The only reason it did was--breaking applications. :)
        wolf_z
      • RE: Android malware in the wild

        @jeremychappell

        while both you an cylon centurion 0005 (BSG is an awesome show btw) are right, removing backwards compatibility would piss a lot of people off. The only effective way to handle this would be for windows to create or utilize some type of virtualization software that allows executables not made for vista or later to be run on those systems, completely separate from the OS itself, (kind of like wine for linux). If these programs require network access, create a virtual nat connection. You essentially need to treat all old software as a potential threat. But even this is not going to solve the problem.
        KBot
      • The security model didn't change much in Vista.

        @wolf_z: <i>Breaking an application is a *HUGE* deal. Thus the Vista debacle, which when it comes right down to it was (aside from a few niggles) it was the security model change that really soured users.</i><br><br>The change was to do away with running as a privileged user by default. You can achieve the same result in Windows XP by running as a non-privileged user. And you'll encounter almost the exact same issues with applications breaking as you would with Vista (though Vista included some things to help reduce the impact).
        ye
      • RE: Android malware in the wild

        @jeremychappell
        Sorry, but I was doing network programming before windows 3.11. Was even launching modem networks as well. Anyway, all systems are breakable. windows is the largest target 1)because they are the largest desktop market 2)they have a lot more holes. Can UNIX, Linux, OSX, etc be hacked, virus attacked, etc. Of course. Most viruses these days are launched via the web anyway.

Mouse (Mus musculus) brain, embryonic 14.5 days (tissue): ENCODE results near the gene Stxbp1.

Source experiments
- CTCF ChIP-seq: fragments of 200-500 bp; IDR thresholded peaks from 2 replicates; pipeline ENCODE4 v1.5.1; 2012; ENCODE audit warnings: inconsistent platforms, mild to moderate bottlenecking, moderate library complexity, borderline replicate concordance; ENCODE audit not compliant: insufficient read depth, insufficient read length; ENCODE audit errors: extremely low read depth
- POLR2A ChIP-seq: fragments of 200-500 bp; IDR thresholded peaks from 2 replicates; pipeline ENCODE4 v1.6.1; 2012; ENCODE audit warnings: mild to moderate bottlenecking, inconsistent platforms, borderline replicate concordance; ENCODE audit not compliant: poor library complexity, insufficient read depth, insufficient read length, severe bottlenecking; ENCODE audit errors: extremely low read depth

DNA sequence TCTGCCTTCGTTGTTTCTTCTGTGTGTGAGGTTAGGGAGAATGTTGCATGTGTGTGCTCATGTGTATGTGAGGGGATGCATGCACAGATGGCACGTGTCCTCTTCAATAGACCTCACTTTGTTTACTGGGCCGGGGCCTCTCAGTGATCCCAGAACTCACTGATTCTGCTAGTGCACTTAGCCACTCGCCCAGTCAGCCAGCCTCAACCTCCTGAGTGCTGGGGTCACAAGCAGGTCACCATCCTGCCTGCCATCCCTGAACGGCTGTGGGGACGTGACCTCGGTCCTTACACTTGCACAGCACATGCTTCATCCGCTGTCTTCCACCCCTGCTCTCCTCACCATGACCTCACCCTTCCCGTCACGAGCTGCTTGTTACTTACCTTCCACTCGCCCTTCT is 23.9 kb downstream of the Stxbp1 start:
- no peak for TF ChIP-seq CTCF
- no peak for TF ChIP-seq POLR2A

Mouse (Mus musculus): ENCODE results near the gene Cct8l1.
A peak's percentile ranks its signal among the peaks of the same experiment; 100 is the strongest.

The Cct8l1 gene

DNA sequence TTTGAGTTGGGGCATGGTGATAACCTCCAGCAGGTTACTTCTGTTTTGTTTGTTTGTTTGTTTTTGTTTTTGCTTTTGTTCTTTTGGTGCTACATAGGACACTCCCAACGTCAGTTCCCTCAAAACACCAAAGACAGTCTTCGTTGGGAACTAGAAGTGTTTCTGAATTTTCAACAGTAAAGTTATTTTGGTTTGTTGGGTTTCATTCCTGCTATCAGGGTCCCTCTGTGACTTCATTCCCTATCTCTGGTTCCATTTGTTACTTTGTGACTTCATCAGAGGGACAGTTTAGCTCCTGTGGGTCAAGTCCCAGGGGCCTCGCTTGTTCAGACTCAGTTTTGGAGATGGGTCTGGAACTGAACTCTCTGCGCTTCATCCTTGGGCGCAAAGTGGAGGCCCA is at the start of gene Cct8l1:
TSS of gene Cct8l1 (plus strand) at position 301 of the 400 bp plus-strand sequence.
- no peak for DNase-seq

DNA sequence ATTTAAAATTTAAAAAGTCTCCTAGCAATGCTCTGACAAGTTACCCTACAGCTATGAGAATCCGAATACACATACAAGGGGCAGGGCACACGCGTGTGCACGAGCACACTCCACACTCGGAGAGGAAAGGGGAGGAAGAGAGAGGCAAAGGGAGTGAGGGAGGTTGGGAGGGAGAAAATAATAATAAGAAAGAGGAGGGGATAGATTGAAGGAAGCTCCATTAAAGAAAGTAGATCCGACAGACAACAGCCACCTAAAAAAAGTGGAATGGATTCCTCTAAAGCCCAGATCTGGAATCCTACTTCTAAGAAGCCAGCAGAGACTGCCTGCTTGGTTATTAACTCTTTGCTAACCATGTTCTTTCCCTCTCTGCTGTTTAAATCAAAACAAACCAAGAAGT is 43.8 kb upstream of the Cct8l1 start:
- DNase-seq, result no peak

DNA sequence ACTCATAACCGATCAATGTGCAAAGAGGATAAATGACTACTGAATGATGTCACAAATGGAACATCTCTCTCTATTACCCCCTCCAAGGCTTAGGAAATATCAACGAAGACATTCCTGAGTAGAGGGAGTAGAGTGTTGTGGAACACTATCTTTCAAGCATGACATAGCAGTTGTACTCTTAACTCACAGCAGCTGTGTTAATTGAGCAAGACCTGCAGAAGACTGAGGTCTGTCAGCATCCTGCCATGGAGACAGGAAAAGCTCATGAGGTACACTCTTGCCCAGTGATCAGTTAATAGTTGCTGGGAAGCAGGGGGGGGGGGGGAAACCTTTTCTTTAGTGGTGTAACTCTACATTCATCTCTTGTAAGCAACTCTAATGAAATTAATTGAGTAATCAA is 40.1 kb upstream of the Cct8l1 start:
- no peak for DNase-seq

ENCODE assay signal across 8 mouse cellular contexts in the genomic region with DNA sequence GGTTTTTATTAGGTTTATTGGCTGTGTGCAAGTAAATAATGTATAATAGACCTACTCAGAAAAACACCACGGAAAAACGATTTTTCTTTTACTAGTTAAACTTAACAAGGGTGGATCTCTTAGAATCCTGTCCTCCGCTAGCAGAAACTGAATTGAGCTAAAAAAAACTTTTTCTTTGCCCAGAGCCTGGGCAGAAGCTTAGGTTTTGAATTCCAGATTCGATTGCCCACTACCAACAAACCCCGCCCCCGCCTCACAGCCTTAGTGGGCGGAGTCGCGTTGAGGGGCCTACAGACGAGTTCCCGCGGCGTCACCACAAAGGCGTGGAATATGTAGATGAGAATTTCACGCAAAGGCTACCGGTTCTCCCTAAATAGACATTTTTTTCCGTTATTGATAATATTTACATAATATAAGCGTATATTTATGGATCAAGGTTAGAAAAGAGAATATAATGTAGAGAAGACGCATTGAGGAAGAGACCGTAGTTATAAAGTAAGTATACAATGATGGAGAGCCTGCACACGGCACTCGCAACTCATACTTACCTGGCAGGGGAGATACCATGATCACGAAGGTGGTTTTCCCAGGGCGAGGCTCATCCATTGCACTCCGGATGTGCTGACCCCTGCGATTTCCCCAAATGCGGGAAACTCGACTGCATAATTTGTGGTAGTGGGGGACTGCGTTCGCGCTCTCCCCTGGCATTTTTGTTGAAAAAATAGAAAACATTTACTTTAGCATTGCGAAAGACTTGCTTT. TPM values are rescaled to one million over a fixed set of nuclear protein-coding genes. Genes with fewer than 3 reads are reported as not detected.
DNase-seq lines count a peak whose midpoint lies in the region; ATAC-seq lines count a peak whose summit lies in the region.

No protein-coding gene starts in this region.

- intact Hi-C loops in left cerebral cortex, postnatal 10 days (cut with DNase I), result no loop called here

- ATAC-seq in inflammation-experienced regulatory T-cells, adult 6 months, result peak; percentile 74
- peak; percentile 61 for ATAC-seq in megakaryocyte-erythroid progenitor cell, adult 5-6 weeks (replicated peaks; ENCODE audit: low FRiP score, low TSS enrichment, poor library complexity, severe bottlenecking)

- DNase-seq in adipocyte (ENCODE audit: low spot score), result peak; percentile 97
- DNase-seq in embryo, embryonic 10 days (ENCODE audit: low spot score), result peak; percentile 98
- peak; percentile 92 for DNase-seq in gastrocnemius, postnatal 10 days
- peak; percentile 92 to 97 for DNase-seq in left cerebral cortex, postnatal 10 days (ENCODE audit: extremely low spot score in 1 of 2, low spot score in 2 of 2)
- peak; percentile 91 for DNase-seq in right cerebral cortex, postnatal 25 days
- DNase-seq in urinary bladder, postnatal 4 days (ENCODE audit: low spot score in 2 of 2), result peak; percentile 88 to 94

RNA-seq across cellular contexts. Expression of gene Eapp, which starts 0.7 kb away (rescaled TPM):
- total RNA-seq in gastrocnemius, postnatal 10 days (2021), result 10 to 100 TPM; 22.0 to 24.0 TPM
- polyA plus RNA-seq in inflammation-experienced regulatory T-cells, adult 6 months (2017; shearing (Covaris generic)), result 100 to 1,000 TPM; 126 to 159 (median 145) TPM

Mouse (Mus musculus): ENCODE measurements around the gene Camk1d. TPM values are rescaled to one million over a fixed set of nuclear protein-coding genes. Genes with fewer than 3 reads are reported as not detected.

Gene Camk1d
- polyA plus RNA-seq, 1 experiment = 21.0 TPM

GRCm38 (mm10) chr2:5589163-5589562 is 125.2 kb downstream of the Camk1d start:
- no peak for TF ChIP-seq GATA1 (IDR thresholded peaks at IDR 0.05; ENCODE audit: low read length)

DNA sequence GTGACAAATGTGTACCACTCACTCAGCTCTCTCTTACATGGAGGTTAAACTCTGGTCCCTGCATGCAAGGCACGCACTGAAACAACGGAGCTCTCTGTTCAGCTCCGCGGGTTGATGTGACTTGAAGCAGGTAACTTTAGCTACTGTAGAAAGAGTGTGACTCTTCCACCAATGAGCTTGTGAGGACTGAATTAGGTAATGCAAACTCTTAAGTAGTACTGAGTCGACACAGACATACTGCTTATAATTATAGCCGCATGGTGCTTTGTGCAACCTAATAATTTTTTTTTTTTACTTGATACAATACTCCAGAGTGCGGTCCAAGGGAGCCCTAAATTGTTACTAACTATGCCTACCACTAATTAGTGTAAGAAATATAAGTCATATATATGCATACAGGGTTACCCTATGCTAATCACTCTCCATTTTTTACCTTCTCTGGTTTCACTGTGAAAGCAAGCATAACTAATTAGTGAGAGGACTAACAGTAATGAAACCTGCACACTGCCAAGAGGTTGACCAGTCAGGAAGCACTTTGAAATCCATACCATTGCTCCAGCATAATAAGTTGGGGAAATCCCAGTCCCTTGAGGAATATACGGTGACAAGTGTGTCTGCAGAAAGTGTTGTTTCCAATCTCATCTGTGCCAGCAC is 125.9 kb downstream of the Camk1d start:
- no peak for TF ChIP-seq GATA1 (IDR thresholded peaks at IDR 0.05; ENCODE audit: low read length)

gbohrn
      • History has shown otherwise.

        @ gbohrn: [i]2)they have a lot more holes.[/i]

        In years past OS X and Linux have had more vulnerabilities than Windows.
        ye
    • RE: Android malware in the wild

      @Cylon Centurion 0005 : Your argument is flawed.

      When a car manufacturer fails to create the proper safety harnesses, it is said that his car in insecure. But by your reasoning, Toyota, Ford and GM should not be accountable, since the actual car drivers do the actual crashing.

      So... your is nonsense. Of course, users are guilty for malware, but they share the responsibility with the OS manufacturer which need to put safety measures in place. Windows never had them (witness the fact that most never expose the root user while Windows XP users are accustomed to having Sysadmin Rights) and those found on Vista and 7 are still not true deterrents (UAC is more a CYA measure than a real safety precaution and the other measures are unproven and rather exotic).

      Last but not least, as per the iPhone and iPad, the fact that you can simply wipe out the contents thru iTunes and have the device autoinstall the programs, means than in case of any threat, the user could simply sync the phone, wipe out the contents and start again in a couple of minutes (doing the same on Windows will take you several days).
      cosuna
      • Your's is flawed as well.

        @cosuna

        You can put all the safety measures in place that you can, but it is up to the person to use it or not. You can't force them to. Is it Chevy's fault "Joe Schmoe" didn't wear his seatbelt when he had his accident?

        Just like in operating systems, you can have all the roadblocks in place, but if Joe really wants to do what he wants to do, then the roadblocks loose all meaning.

        This is where malware prevails.